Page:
Bureau of Spies: The Secret Connections between Espionage and Journalism in Washington
The Washington Press Club is the residence of numerous journalists who measure the pulse of the Nation’s capital, but it also keep tabs on the world. The history of the Press Club has been rife with informants and spies. The National Press Club was designed as a gathering place for scribes to unwind, relax, and imbibe. The various members over the years labored over their typewriters, scratching out the latest copy in a bid to scoop their fellow club members. The members of the Press Club hailed from all over the globe. The links to espionage and leaking information began with Robert Allen in 1933 when he traded information with the Soviets. The procuring of government documents, gossip, or propaganda would occur frequently over the next 70-plus years, but wasn’t restricted to only one writer. The reasons for the duplicity would vary from money to patriotism. The motives by the countries influencing the journalists would alter as well. The integrity of the written word would suffer in the long run.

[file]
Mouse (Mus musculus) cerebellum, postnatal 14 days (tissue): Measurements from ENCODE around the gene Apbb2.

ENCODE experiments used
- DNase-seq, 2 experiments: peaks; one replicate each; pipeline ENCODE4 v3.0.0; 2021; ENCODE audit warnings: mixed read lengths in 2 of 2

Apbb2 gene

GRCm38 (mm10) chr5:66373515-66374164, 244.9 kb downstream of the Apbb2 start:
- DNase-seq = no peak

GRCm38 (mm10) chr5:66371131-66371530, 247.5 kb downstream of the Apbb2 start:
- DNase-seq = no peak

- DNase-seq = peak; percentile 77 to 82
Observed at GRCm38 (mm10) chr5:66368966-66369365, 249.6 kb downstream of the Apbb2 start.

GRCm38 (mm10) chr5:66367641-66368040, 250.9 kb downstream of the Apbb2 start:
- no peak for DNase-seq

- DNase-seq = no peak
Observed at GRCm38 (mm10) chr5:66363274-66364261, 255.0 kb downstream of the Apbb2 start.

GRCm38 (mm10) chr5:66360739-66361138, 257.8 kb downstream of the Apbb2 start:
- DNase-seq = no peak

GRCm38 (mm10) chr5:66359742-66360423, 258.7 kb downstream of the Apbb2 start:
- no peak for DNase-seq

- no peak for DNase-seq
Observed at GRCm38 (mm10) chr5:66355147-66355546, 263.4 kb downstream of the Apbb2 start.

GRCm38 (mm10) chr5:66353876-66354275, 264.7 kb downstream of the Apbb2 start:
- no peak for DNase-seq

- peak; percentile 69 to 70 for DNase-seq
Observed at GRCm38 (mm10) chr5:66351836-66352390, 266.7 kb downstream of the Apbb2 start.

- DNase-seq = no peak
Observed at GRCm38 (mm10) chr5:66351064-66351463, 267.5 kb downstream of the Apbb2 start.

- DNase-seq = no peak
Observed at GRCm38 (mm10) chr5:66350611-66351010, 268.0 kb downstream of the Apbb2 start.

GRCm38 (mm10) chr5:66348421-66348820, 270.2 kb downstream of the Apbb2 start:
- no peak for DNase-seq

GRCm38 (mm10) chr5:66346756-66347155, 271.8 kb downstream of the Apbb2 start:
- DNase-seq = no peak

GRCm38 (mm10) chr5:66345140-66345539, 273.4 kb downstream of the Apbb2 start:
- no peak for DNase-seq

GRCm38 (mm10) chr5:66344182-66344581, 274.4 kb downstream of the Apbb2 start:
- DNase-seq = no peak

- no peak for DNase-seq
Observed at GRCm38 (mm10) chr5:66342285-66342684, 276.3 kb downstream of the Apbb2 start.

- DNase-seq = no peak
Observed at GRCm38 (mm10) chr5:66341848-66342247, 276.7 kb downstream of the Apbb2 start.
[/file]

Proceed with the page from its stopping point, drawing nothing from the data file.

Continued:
Bureau of Spies is an all encompassing look at the perils of investigative journalism. The stories told within are filled with derring-do and reckless abandon, but those who lived the danger are not seen with awe but skepticism. The duplicitous nature of their endeavors are more harmful in the long run. The author has written a hard-hitting expose of journalism. A+
|Author||Steven T. Usdin|
|Page Count||384 pages|
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